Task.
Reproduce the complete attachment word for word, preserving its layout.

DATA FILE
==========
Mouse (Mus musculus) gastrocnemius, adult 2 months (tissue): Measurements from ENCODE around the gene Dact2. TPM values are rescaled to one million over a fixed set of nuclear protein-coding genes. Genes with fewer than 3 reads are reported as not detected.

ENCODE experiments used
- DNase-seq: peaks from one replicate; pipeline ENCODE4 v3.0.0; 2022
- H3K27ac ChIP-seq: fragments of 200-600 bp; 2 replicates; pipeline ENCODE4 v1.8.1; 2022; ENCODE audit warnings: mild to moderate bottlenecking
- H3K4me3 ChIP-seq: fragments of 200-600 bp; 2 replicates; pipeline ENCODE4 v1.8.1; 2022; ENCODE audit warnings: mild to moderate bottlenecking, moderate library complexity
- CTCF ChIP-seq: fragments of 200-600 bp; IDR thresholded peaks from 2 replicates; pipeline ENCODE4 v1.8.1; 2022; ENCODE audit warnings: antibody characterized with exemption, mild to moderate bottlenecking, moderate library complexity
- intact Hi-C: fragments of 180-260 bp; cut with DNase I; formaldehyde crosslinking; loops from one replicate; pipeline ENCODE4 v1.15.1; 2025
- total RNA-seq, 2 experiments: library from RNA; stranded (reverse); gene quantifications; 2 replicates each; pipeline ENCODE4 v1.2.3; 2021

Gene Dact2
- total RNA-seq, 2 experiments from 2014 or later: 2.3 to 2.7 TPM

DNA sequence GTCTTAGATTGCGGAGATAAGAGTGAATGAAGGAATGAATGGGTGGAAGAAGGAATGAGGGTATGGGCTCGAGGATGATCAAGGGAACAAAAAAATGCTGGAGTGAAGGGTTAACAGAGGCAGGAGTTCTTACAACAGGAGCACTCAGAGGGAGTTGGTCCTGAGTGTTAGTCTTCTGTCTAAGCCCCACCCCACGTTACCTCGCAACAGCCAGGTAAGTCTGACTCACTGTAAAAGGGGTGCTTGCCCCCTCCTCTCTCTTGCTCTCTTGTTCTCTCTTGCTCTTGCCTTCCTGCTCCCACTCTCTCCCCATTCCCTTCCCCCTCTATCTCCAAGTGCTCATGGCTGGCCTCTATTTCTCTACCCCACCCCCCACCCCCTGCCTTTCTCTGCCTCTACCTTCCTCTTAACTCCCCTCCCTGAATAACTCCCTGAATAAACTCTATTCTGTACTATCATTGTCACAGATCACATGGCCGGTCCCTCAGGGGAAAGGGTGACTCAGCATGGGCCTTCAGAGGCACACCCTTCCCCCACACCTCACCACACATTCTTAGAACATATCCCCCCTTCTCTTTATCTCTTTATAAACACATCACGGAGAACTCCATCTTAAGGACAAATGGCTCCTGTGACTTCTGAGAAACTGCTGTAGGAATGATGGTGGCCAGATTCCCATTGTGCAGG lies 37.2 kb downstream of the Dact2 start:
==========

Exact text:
Mouse (Mus musculus) gastrocnemius, adult 2 months (tissue): Measurements from ENCODE around the gene Dact2. TPM values are rescaled to one million over a fixed set of nuclear protein-coding genes. Genes with fewer than 3 reads are reported as not detected.

ENCODE experiments used
- DNase-seq: peaks from one replicate; pipeline ENCODE4 v3.0.0; 2022
- H3K27ac ChIP-seq: fragments of 200-600 bp; 2 replicates; pipeline ENCODE4 v1.8.1; 2022; ENCODE audit warnings: mild to moderate bottlenecking
- H3K4me3 ChIP-seq: fragments of 200-600 bp; 2 replicates; pipeline ENCODE4 v1.8.1; 2022; ENCODE audit warnings: mild to moderate bottlenecking, moderate library complexity
- CTCF ChIP-seq: fragments of 200-600 bp; IDR thresholded peaks from 2 replicates; pipeline ENCODE4 v1.8.1; 2022; ENCODE audit warnings: antibody characterized with exemption, mild to moderate bottlenecking, moderate library complexity
- intact Hi-C: fragments of 180-260 bp; cut with DNase I; formaldehyde crosslinking; loops from one replicate; pipeline ENCODE4 v1.15.1; 2025
- total RNA-seq, 2 experiments: library from RNA; stranded (reverse); gene quantifications; 2 replicates each; pipeline ENCODE4 v1.2.3; 2021

Gene Dact2
- total RNA-seq, 2 experiments from 2014 or later: 2.3 to 2.7 TPM

DNA sequence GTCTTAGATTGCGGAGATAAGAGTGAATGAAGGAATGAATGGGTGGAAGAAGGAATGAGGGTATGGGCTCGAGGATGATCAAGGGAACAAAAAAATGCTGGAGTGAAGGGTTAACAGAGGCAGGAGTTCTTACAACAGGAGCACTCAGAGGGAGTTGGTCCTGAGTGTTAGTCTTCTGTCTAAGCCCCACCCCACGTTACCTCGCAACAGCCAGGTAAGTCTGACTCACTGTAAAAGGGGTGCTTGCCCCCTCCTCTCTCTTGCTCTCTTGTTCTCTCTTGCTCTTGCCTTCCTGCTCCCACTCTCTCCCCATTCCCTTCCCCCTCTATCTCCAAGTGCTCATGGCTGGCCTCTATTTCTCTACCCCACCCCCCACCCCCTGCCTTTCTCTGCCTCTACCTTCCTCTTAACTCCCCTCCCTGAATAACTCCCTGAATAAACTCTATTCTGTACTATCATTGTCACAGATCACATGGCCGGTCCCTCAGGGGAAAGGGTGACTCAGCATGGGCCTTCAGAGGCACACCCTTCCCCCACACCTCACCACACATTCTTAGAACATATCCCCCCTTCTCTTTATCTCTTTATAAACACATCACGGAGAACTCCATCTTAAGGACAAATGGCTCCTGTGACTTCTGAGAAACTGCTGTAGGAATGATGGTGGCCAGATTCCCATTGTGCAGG lies 37.2 kb downstream of the Dact2 start: